An interview with legislature candidate Walter Frey

Walter Frey has lived in the area on and off since 1969. He’s a graduate of Saugerties High School and took general business courses at Dutchess County Community College. He is employed by a home health care company. Frey is on the board of Ulster County BOCES and serves as chairman of the Health and Human Services Committee. He lives with his father and a sister. Frey is running for his second term on the Ulster County Legislature on the Conservative Party line.

What do you believe should be done with Golden Hill, the county-owned health facility?

Golden Hill has two major issues. One is operational, and one is maintenance of the asset. County taxpayers should not be paying for a nursing home, then give up their assets to stay there. I think the facility could be run by the private sector, and still have protections for the residents and the workers. I think we could work this out. The legislators back then, when they invested in a jail may have been off base – why put prisoners ahead of the elderly and those who need help?

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The town of Saugerties is working with the county to share snow-removal services. Do you think more services should be shared between the town and the county? If so, which?

Anything that benefits the taxpayers of Ulster County is good. If we can do a better job cheaper, it benefits the people of the county. I was a supporter of shared services to begin with. The cost comes from the same people, whether the county, village or town taxpayers.

If elected, what would be your top priority?

To make the county the most affordable to live in, with a good quality of life, good-paying jobs and a good future for the youth of our community. Right now, what is there to keep people here? What does our youth have to look forward to? I put in a prescription plan that saved people a total of $637,000 through a proactive program that didn’t cost taxpayers anything. Mike [Hein] and I found savings in combining departments. Under Mike’s chairmanship we prosecuted welfare fraud – [District Attorney] Holley Carnright and the Sheriff’s Department, and the City of Kingston, and investigators from the Department of Social Services.

I didn’t play the political game, I put the people first. We’re proud of what we do for seniors. We…protected meals-on-wheels from cuts. Ulster pays a higher percentage of the bills for hot delivered meals for seniors than surrounding counties. We have protected the rights of seniors to choose to stay in their homes or go into nursing homes.

How does your experience make you a good candidate?

Two residents [of the nursing home] contracted Legionella. It was bacteria in the water system, and we corrected that quickly. I have experience in county government. I have listened to people.

At the Saugerties Transfer Station, Marie Post had old compactors, and working with the Resource Recovery Agency, I got her a better compactor, and got her a used one for cardboard. This has reduced costs for the station. When turbulent waters affected Saugerties, I worked with Mike Hein, chief of staff Adele Reiter, and the county attorney, to fight for the residents of the county and the people of Saugerties. They stopped the turbulent releases, and we’re working to get the water cleaned up. We need them to release water in dry weather, and we’re working on that. They are cleaning up the turbulence. They will let us know when they will release water and they will do clean water flushes to clear turbulence. I fought the battle to get the clean water flushes.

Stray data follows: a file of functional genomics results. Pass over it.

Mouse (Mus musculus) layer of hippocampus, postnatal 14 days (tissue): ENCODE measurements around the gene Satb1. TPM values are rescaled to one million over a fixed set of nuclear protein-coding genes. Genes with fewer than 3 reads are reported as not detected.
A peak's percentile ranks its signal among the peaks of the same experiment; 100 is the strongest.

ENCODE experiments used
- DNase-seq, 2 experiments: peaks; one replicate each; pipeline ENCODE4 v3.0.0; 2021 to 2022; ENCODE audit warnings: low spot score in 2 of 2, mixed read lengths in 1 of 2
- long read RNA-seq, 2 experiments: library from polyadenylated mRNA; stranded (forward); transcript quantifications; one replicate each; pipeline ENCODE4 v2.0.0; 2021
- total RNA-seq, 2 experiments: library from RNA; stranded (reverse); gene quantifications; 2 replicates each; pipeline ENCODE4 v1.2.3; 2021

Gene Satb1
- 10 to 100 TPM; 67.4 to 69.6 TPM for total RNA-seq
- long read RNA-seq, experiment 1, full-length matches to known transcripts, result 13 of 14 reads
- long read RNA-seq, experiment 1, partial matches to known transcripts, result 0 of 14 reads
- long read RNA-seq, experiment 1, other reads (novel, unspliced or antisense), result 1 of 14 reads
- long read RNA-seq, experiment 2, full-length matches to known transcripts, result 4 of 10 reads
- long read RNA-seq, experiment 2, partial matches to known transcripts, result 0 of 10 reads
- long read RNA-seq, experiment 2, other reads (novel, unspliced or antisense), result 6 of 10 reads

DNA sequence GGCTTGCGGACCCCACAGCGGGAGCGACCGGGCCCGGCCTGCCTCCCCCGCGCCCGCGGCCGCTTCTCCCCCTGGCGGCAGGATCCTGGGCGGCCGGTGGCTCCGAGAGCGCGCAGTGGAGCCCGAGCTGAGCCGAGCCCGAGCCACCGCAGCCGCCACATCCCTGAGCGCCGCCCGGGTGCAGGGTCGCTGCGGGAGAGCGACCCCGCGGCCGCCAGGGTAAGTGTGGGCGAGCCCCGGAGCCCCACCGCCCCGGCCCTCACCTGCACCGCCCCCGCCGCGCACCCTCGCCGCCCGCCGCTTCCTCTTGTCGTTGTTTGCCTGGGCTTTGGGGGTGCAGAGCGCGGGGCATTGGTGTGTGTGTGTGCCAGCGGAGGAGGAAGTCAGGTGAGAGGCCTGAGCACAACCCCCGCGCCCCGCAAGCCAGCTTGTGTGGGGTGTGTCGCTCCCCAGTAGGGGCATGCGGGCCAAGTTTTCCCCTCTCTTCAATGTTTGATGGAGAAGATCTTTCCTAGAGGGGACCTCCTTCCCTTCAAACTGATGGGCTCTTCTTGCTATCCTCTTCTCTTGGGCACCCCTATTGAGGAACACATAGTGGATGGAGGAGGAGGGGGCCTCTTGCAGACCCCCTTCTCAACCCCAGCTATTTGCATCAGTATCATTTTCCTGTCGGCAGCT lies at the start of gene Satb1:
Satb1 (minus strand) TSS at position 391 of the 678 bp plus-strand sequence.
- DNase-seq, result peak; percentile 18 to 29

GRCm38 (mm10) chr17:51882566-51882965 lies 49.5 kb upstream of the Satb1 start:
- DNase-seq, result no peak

Describe the role of a county legislator. What effect does county government have on residents?

We are the keepers of the checkbook. We approve spending. We are the checks and balances. The county executive can’t set policies without our approval. He can’t spend money without our approval. I came into the legislature prepared to work with Mike Hein, and I do support him.

What specific policies will you advocate? How will these policies serve the interests of Saugerties residents?

On Route 9W, we have water and sewer, which we helped to bring in. We need to create PILOT programs to attract business. We have a railroad, but we don’t have a centralized loading center, which would help businesses. We need to invest in the future, to make the county competitive. We need to make the government serve the people. We have overtaxed them, and not provided all the services needed.

How would you rate the job performance of County Executive Mike Hein?

I think he’s a 9. He’s done a good job. He has a great staff. They are engaged, they are intelligent. Among them are chief of staff Adele Reiter, Bea Havranek, the county attorney and Art Smith, who manages the budget. Mike has put together a great team. We have other great people working for us, such as District Attorney Holley Carnright and county clerk Nina Postupack.

Do you think the balance of power between the executive and legislature is as it should be? Can there be more checks and balances?

Maybe on a few issues. Possibly when personnel are chosen, we might have more power of approval. The executive system is similar to state Legislature, or the Congress. Government has become more accountable. l

 

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